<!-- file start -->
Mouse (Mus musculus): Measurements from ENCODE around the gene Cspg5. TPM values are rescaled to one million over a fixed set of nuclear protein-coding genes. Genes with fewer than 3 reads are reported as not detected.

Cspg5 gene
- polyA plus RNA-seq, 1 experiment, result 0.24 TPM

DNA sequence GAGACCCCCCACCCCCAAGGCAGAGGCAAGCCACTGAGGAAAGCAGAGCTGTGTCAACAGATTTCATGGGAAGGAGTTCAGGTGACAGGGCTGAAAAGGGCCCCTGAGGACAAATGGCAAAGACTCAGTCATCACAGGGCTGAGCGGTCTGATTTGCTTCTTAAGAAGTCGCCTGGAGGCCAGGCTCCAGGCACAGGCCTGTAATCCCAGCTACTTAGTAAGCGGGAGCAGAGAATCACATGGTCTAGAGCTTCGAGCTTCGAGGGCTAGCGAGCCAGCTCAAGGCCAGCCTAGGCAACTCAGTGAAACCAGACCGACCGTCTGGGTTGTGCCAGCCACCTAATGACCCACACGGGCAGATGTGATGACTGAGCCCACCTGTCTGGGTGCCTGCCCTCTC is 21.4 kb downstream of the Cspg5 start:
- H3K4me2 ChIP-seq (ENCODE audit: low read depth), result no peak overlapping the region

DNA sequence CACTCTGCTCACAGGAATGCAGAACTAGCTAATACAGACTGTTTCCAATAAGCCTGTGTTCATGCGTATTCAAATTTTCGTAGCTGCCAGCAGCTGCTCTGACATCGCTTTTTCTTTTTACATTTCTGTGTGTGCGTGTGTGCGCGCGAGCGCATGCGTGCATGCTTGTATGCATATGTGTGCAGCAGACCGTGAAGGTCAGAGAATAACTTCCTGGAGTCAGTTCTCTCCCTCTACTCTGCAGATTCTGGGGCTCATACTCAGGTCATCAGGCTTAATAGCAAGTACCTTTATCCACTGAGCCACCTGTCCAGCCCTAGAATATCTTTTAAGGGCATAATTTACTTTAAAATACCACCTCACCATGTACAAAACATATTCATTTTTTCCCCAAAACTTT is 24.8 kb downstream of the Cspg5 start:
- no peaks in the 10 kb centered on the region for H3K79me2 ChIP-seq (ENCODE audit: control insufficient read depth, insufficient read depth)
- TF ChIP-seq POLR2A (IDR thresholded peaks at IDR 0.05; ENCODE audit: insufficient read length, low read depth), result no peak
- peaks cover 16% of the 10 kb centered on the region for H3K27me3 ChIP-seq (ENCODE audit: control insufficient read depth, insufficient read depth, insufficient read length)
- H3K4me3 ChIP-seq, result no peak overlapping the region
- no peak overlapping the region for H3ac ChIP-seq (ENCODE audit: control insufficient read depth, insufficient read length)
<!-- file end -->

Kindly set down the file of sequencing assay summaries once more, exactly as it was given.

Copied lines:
Mouse (Mus musculus): Measurements from ENCODE around the gene Cspg5. TPM values are rescaled to one million over a fixed set of nuclear protein-coding genes. Genes with fewer than 3 reads are reported as not detected.

Cspg5 gene
- polyA plus RNA-seq, 1 experiment, result 0.24 TPM

DNA sequence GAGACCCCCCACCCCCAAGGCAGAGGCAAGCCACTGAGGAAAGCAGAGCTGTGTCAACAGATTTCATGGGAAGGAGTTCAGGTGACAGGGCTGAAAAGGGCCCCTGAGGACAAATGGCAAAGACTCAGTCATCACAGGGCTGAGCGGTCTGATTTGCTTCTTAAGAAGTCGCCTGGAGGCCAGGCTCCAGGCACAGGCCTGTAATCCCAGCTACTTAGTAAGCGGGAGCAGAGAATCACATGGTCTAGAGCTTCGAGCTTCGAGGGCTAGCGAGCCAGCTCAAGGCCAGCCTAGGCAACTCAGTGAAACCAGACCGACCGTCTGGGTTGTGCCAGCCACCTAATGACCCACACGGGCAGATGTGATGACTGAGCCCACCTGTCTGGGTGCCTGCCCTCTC is 21.4 kb downstream of the Cspg5 start:
- H3K4me2 ChIP-seq (ENCODE audit: low read depth), result no peak overlapping the region

DNA sequence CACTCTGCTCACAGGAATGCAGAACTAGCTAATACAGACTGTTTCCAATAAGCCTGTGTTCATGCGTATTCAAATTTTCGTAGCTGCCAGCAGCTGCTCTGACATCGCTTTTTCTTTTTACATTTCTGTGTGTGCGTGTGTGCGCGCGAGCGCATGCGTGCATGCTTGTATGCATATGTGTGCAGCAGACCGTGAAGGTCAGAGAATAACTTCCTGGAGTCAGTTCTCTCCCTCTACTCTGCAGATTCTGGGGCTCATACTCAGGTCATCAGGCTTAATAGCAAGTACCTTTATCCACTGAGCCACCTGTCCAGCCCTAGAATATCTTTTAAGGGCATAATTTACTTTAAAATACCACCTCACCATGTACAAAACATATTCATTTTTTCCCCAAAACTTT is 24.8 kb downstream of the Cspg5 start:
- no peaks in the 10 kb centered on the region for H3K79me2 ChIP-seq (ENCODE audit: control insufficient read depth, insufficient read depth)
- TF ChIP-seq POLR2A (IDR thresholded peaks at IDR 0.05; ENCODE audit: insufficient read length, low read depth), result no peak
- peaks cover 16% of the 10 kb centered on the region for H3K27me3 ChIP-seq (ENCODE audit: control insufficient read depth, insufficient read depth, insufficient read length)
- H3K4me3 ChIP-seq, result no peak overlapping the region
- no peak overlapping the region for H3ac ChIP-seq (ENCODE audit: control insufficient read depth, insufficient read length)